Speaking of faulty memory, according to The Post’s latest reporting: “Rudolph W. Giuliani, an attorney for Trump, said the president does not recall ever speaking to either Stone or Corsi about WikiLeaks.”
For Trump, that’s unusually hedged. Which means the most damaging version of events is at least possible. It would be this: Russia gave the emails it stole from Podesta to WikiLeaks; Assange gave Corsi a preview of them before they were released; Corsi passed that information on to Stone; Stone passed that information on to Trump. That would be a direct if multipointed line from Russian intelligence to Trump, and the only part of it that Mueller has not yet shown evidence for is the last step, Stone telling Trump of what was to come.
But we should note that Stone said in an interview on Aug. 4, 2016, that the previous day he had spoken to Trump. The day before that, Aug. 2, was when Corsi sent him an email saying Podesta would be a target up the upcoming WikiLeaks dump. If the conversation between Stone and Trump took place, it’s hard to believe Stone wouldn’t have shared the juicy nugget he had just received.
Then on Sunday, Oct. 2, Stone said on Alex Jones’s radio show, “An intermediary met with [Assange] in London recently who is a friend of mine and a friend of his, a believer in freedom. I am assured that the mother lode is coming Wednesday.” That Thursday, WikiLeaks released Podesta’s emails.
Now let’s step back from these details. The story coming from Trump and his defenders all along has been that there was no collusion, nobody did anything wrong, and any actions that might look questionable were in fact perfectly ordinary. But if that were true, why did so many people involved lie about what they did when it first came to light, whether it was to investigators or to the public? President Trump, Donald Trump Jr., Michael Flynn, George Papadopoulos, Paul Manafort, Corsi — all have been caught lying about what they did with regard to some part of this scandal. That’s not how innocent people act.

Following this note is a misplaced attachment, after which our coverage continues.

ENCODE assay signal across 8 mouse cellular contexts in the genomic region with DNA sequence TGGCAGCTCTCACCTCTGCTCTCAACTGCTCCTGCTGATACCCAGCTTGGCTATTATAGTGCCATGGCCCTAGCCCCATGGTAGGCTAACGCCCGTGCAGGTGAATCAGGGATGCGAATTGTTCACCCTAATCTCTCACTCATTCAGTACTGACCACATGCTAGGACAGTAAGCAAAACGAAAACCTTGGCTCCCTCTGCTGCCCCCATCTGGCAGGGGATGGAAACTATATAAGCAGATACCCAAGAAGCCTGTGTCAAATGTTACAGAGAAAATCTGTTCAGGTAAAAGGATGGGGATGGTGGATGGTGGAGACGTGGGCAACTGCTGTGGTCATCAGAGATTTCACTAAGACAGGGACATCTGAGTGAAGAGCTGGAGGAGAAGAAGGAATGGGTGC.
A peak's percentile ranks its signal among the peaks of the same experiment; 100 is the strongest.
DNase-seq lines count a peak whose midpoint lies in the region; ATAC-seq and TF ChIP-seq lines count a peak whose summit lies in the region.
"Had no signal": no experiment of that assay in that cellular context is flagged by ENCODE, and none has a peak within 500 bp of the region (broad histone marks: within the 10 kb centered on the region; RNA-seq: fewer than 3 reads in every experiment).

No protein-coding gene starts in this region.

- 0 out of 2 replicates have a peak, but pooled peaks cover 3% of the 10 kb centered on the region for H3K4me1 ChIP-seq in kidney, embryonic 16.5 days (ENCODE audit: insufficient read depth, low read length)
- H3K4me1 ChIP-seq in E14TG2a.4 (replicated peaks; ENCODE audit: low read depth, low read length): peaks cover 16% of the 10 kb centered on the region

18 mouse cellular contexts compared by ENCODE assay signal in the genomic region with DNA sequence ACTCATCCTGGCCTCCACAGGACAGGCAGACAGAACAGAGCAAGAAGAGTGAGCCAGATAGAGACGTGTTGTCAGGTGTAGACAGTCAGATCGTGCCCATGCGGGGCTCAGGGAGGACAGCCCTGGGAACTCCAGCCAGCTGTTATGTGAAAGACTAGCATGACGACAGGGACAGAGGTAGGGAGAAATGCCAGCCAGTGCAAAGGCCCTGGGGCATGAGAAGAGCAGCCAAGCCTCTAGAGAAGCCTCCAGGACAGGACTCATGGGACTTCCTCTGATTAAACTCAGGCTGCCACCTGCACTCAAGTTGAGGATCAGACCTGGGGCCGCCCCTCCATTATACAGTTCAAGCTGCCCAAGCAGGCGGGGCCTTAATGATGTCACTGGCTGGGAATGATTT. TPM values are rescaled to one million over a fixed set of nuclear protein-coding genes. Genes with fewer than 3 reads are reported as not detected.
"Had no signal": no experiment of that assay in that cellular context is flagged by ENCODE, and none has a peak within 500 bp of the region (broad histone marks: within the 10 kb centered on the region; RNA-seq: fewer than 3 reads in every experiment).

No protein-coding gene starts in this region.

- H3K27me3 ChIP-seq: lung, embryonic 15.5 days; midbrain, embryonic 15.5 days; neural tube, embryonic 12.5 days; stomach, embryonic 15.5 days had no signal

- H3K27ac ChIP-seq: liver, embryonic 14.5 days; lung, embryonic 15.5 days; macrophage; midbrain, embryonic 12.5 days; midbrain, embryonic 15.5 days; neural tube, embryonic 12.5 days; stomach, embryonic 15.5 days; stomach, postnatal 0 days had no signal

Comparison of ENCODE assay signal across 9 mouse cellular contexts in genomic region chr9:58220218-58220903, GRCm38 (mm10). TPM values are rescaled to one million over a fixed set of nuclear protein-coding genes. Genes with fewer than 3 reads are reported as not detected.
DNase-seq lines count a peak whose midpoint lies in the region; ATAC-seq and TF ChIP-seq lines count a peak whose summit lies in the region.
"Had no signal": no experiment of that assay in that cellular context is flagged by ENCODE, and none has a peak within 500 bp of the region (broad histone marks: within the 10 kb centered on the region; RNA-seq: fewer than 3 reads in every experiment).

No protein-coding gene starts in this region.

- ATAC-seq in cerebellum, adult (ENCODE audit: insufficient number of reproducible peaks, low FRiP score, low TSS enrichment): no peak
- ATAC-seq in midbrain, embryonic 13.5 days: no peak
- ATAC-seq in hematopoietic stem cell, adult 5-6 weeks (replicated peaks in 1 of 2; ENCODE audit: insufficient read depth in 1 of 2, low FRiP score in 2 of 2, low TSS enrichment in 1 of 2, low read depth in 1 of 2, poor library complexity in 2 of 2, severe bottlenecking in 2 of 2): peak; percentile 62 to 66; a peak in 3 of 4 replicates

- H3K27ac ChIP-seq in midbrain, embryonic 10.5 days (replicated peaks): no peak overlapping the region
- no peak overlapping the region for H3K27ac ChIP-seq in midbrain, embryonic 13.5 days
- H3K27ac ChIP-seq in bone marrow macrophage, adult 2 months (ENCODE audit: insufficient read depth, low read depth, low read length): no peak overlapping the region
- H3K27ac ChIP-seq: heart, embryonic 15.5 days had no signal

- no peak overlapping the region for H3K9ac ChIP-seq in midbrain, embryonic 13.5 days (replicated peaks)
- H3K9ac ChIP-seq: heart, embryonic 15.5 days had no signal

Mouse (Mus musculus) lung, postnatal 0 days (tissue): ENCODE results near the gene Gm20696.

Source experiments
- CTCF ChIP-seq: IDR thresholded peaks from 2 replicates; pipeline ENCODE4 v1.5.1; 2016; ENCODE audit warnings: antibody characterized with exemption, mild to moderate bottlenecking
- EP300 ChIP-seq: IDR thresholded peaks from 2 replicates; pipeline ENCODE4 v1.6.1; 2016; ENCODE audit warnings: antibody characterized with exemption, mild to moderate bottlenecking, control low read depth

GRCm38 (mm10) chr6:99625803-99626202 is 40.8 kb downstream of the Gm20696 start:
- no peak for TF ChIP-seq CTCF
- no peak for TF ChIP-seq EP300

Of course, if it was a conspiracy, it worked — after all, Trump is president. The Russian government can be rightly proud of what it accomplished: For a modest investment of resources in gaming Facebook and hacking Democratic emails, they helped nudge the election in Trump’s direction and throw the American political system into the kind of chaos we could expect when the president of the United States is the kind of clown who replaces the head of the Federal Reserve because he thinks she’s not tall enough for the job.
One thing that has become clear is that the people around Trump are not master criminals carrying out a brilliant conspiracy. But that doesn’t mean they aren’t guilty.